In the diagram above, 5's left property points to a node with a value of 3. And 5's right property points to a node with a value of 8. This fulfills the binary search tree requirement, since 3 < 5 < 8. And if you perform a similar check for each node in the tree, you'll find that this is indeed a valid binary search tree.

Searching a Binary Search Tree

Now let's get into how to search a binary search tree. After all, that's what the data structure was made for right?? Right, so let's pretend we're looking for the value 4. The question that we're asking is, "Does this binary search tree contain a node that has a value of 4?".

binary_tree

As human beings we can see right away that it does, but the computer doesn't know that. It has to start at the root, since that's the only node it has access to at first. So the computer starts at the root and sees a value of 5 there. 5 is not the value we're looking for, so what should the computer do next? There are only two options: (1) check the left node; or (2) check the right node. Well 4 < 5, so we go down the left path since that's where any values smaller than 5 must be.

binary_tree_search_first

Now we're at the 3 node. 3 is not the value we're looking for. Again, we only have two options: (1) check the left node; or (2) check the right node. 4 > 3, so we go down the right path since that's where any values greater than 3 must be.

binary_tree_search_last

Now we're at the 4 node. 4 is the value we're looking for, so at last we've found our value! Notice again that at each step we've eliminated about half of the potential solution space. For instance, in the beginning, we started out with a total of 7 nodes to check against. In the next step, we reduced that number to 3. And in the very last step, that number becomes 1. This means that searching in a binary search tree is a O(log N) operation.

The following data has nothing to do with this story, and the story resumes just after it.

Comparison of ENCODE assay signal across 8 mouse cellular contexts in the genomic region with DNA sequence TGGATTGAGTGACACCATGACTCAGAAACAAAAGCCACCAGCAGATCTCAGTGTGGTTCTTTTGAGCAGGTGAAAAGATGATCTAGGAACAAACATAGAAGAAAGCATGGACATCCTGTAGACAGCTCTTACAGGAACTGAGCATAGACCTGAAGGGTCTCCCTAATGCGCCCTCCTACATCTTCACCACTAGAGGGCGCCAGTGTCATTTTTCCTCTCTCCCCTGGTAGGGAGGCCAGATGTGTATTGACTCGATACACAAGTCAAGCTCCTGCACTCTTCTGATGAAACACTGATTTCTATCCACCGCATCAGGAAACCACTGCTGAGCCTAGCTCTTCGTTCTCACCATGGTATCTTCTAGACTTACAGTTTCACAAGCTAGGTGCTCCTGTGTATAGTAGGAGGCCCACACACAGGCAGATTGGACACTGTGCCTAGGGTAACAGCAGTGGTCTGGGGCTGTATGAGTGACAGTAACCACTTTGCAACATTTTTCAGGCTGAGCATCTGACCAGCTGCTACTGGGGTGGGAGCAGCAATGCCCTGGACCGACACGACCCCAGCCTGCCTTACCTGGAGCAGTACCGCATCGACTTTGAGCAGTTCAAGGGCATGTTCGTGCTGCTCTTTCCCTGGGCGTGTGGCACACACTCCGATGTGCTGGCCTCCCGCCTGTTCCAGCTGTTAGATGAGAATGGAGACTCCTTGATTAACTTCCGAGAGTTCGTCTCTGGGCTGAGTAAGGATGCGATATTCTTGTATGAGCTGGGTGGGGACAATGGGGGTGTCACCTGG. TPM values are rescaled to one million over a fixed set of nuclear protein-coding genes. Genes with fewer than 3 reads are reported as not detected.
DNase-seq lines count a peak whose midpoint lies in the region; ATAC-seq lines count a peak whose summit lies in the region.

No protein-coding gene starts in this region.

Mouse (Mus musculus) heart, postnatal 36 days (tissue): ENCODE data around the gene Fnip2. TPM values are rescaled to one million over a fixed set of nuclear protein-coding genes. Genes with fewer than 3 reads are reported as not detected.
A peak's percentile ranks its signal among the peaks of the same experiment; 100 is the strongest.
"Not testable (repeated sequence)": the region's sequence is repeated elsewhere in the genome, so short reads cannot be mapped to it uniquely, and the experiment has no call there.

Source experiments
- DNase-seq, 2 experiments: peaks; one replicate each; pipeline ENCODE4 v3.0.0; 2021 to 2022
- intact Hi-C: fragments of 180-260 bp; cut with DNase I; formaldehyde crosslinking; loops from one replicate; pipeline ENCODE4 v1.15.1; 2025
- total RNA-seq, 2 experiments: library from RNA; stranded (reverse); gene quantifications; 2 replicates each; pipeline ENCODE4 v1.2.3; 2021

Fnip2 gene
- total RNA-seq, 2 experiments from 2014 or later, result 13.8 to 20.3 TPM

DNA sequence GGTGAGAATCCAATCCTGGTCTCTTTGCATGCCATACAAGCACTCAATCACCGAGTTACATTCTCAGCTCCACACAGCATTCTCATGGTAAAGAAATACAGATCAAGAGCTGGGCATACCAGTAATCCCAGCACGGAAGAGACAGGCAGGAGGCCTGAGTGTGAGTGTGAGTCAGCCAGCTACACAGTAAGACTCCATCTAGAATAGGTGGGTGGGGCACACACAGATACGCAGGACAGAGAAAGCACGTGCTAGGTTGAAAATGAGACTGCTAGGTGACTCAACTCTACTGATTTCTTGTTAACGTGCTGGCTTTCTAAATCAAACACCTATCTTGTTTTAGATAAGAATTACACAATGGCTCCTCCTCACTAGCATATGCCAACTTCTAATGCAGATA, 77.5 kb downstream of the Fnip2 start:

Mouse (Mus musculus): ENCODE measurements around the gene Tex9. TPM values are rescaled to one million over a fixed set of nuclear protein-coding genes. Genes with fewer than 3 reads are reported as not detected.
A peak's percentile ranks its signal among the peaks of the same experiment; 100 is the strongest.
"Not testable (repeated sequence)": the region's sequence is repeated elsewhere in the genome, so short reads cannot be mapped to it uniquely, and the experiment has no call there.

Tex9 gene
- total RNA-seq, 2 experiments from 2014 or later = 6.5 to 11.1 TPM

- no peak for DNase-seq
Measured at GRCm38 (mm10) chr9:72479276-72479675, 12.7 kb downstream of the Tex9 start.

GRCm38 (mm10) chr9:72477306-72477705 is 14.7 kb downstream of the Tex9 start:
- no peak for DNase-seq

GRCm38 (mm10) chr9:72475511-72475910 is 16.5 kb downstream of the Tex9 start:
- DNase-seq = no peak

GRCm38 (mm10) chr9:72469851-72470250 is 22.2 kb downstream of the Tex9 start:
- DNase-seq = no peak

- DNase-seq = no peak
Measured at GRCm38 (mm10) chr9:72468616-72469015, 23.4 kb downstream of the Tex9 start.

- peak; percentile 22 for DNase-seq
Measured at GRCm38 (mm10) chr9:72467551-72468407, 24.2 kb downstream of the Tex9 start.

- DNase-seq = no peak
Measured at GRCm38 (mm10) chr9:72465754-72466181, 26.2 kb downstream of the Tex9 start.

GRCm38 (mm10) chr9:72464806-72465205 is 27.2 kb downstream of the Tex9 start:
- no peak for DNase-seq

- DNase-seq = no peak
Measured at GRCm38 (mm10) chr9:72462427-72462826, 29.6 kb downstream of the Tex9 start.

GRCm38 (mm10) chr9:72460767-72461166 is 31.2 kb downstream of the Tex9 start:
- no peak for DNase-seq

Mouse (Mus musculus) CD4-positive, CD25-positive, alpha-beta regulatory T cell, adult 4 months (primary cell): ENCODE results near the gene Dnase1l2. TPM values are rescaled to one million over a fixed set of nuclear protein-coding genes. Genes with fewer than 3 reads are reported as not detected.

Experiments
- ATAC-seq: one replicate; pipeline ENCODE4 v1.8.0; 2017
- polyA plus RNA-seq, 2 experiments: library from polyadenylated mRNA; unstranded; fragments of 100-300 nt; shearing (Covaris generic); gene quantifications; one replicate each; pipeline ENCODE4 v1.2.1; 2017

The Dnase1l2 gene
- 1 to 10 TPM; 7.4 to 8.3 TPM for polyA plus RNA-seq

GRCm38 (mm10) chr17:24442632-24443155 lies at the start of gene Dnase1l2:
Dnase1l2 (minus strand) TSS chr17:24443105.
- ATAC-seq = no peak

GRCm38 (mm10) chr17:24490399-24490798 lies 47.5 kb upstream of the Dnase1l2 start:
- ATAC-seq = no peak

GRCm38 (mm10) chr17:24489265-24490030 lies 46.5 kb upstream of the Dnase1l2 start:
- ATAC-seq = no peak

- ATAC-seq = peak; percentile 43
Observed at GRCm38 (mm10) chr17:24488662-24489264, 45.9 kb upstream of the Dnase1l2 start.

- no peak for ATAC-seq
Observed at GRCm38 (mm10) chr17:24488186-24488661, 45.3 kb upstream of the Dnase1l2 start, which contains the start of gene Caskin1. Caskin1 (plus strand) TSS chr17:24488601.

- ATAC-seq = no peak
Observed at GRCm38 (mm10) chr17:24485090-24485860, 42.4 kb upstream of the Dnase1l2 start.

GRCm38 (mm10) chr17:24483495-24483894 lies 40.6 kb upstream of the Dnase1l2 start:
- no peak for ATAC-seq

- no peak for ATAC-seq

Other Binary Search Tree Operations

What's awesome about a binary search tree is that pretty much all operations take O(log N) time! Why is this? Let's tackle insertion first.

Inserting an item

Imagine we want to insert 1 into our binary search tree.

binary_tree

The steps to insert are largely the same as the steps to search. The only difference is that now we're searching for the correct place to insert 1. So we traverse down each level of the tree until we finally hit a leaf node, or a node that has no children. In our case, the leaf node that we will hit is the node with a value of 2.